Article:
Accessibility measures the ease of reaching destinations and provides a way to evaluate the performance of transport system. The ’30-minutes city’, proposed by Greater Sydney Commission, suggests that that 75% of the people should be able to reach jobs within 30 minutes using transit.
Accessibility has numerous dimensions, considering where, when, what, and how accessibility is measured for whom by what traffic mode based on how much travel cost is taken.
- Where: where accessibility is being measured, a block in downtown, suburban, or exurban area?
- When: when accessibility is being measured, during peak hours or non-peak hours, day time or night time?
- What: what is being accessed, e.g., jobs, schools, shoppings, restaurants, parks, hospitals?
- How: methods to measure accessibility, e.g., primal, dual, place rank, or utility-based accessibility measures.
- For whom: for whom accessibility is being measured, individual persons or a group of individuals aggregated spatially?
- What mode: what mode is being used to access, on foot, by bike, transit, or automobile?
- How much: how much travel cost is being spent to access, measured by travel distance, travel time, or full cost of travel?
Primal accessibility as presented here is a generalization of the first accessibility formulation by Hansen in 1959. In the primal accessibility (A) problem, we solve for how many destinations (O) can be reached in t minutes from origin i by activity type or purpose (z), and population subgroup (p) (income category, racial group, modal availability, etc.), with a given mode (m), at a time of day (h), considering costs (c):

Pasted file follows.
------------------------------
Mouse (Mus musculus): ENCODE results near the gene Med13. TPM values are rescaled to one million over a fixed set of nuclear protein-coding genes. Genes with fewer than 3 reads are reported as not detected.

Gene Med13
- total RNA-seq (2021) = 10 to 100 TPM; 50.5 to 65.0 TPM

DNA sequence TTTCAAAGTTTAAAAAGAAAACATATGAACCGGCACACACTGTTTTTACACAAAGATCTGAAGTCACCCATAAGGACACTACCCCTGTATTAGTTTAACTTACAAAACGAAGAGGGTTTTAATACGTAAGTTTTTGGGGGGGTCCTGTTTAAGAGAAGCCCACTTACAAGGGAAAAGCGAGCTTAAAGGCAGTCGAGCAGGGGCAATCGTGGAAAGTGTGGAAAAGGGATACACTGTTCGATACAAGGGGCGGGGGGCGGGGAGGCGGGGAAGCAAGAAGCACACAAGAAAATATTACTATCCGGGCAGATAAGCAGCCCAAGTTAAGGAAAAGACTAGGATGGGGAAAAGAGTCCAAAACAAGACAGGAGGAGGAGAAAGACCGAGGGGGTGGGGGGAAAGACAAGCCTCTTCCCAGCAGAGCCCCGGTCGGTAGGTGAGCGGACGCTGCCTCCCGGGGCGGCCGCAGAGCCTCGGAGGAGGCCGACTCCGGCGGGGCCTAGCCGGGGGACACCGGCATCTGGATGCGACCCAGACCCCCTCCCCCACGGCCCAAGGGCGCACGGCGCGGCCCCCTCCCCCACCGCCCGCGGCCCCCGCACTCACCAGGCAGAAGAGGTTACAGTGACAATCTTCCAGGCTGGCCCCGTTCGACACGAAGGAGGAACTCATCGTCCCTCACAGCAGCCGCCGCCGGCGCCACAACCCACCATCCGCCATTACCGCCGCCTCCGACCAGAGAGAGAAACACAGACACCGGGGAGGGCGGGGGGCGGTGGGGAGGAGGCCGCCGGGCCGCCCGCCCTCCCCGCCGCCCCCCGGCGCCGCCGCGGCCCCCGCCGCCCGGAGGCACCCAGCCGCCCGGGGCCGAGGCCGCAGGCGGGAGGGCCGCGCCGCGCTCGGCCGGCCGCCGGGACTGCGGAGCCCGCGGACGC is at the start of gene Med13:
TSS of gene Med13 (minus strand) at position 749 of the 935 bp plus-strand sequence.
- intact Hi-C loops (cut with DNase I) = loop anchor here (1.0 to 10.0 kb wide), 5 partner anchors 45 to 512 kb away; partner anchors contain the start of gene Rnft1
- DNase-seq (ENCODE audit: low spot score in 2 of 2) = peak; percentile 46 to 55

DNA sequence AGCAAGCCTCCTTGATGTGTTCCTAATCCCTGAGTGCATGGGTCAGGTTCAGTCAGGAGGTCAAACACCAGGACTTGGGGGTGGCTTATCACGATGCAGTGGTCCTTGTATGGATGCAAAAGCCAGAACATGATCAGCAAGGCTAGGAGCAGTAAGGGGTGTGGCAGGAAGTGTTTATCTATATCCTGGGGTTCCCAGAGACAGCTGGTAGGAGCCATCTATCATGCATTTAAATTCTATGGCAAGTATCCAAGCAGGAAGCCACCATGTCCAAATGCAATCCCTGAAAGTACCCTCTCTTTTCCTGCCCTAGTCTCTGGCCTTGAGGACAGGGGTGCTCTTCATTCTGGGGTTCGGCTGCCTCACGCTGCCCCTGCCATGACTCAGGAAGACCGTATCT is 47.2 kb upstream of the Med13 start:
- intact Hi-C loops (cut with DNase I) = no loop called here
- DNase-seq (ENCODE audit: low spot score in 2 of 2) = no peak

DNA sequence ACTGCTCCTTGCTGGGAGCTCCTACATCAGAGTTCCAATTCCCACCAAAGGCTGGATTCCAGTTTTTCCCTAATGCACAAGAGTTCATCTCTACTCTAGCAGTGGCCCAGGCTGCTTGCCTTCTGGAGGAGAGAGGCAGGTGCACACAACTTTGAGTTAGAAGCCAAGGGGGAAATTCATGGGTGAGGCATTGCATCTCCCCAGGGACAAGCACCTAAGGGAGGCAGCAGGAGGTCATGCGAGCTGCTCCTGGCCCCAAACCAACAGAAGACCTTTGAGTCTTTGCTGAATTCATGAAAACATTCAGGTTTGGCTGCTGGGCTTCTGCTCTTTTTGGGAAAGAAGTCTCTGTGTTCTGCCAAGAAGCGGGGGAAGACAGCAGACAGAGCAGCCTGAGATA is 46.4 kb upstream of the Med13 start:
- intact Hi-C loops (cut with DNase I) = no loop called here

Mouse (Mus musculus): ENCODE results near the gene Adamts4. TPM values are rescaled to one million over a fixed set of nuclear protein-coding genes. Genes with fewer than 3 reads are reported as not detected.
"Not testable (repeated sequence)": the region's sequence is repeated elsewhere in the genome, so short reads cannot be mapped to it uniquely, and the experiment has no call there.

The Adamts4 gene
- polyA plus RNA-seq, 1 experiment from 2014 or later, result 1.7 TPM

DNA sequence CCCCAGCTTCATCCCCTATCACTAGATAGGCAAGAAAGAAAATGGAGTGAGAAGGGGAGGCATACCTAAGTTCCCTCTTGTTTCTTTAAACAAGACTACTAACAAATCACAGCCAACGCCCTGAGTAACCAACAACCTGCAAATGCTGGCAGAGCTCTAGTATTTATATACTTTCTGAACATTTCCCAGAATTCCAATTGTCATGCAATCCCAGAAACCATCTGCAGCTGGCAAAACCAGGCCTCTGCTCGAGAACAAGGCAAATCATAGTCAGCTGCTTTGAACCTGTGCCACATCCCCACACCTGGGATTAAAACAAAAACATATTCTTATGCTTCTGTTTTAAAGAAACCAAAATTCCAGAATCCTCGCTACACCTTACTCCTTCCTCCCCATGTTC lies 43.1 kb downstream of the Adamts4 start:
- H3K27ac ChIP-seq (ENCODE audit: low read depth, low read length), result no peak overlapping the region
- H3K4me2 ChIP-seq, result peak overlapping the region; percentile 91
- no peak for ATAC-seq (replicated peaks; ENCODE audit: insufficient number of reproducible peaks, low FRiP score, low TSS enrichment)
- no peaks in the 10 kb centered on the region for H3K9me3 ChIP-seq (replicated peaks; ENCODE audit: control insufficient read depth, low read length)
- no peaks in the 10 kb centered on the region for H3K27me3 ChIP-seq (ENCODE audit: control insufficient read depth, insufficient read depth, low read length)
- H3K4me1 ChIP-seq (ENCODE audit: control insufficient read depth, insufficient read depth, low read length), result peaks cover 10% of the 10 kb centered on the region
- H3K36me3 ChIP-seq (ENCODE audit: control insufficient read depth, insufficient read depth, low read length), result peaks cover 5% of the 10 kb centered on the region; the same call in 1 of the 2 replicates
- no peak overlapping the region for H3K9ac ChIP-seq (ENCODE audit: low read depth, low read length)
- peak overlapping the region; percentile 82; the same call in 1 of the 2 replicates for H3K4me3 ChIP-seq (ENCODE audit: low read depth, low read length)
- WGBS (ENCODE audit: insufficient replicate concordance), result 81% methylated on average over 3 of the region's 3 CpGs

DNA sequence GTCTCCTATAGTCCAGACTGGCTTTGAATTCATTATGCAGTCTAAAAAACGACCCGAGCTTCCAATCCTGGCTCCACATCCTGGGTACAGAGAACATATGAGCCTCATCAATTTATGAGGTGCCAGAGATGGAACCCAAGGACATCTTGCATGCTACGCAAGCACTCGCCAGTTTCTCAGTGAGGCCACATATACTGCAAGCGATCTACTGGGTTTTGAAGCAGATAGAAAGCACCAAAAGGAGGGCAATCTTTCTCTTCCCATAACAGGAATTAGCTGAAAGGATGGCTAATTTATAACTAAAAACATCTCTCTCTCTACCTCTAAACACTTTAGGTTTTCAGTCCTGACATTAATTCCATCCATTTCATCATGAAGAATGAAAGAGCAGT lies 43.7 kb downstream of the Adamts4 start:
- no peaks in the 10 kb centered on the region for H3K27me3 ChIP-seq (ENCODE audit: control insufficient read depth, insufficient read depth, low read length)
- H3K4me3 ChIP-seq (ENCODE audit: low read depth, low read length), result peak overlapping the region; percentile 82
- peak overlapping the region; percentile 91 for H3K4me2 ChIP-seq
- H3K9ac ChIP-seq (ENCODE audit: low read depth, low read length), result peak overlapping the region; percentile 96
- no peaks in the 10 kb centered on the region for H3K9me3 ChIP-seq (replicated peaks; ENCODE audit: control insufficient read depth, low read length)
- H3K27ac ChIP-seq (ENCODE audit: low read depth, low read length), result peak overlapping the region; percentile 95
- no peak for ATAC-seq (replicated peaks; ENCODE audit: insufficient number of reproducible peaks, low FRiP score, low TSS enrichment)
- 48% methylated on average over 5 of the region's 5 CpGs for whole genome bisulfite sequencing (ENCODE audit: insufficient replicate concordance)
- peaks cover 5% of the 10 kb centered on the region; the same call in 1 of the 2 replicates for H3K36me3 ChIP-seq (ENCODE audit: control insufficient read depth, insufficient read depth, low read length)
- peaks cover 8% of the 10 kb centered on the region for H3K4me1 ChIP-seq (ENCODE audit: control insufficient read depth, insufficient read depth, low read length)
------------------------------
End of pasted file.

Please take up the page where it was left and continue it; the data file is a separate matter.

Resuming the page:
To apply this in practice, the cost function needs to be specified, for instance the cumulative opportunity measure is written as:
Accordingly, the following map shows the primal accessibility to jobs in 30 minutes using public transit in Sydney at morning peak hours.
Full Cost Accessibility
Generally, accessibility is measured from the perspective of travel time, only considering the time cost, as travel time is a determinant factor for travelers’ choice of mode, route, or departure time, while it neglects other internal cost factors, like safety cost and vehicle operation cost, as well as the external costs of travel. Full cost accessibility, instead, extend accessibility analysis to incorporate the full cost of travel, which allows us to evaluate accessibility across different cost aspects. The framework of full cost accessibility defines the internal and external cost of travel, proposes the new path types, and applies the primal accessibility for accessibility evaluations.
Accordingly, the following map shows the full cost accessibility to jobs in $9.15 full cost threshold (equal to 30 minutes time threshold at $18.30/h value of time) by auto in Minneapolis – St. Paul metropolitan area at the morning peak hours.
Recent accessibility papers by TransportLab
- Allen, Jeff, Farber, Steven, Greaves, Stephen, Clifton, Geoffrey, Wu, Hao, Sarkar, Hao, and Levinson, D. (2021) Immigrant Settlement Patterns, Transit Accessibility, and Transit Use. Journal of Transport Geography. 96 103187 [doi]
- Aoustin, Louise, and Levinson, D. (2021) The Perception of Access in Sydney. Findings, March. [doi]
- Aston, Laura and Levinson, D. (2021) Accessibility-Oriented Planning: Why and How to Make the Switch. ITE Journal (August) 25-29.
- El-Geneidy, Ahmed and Levinson, D. (2021) Making Accessibility Work in Practice Transport Reviews (online first) [doi][first 50 free download]
- Li, Manman, Cui, Mengying, and Levinson, D. (2021) Job and Worker Density and Transit Network Dynamics. International Journal of Sustainable Transportation. [doi]
- Wu, Hao and Levinson, D. (2021) Optimum Stop Spacing for Accessibility. European Journal of Transport and Infrastructure Research. 21(2) 1-18. [doi]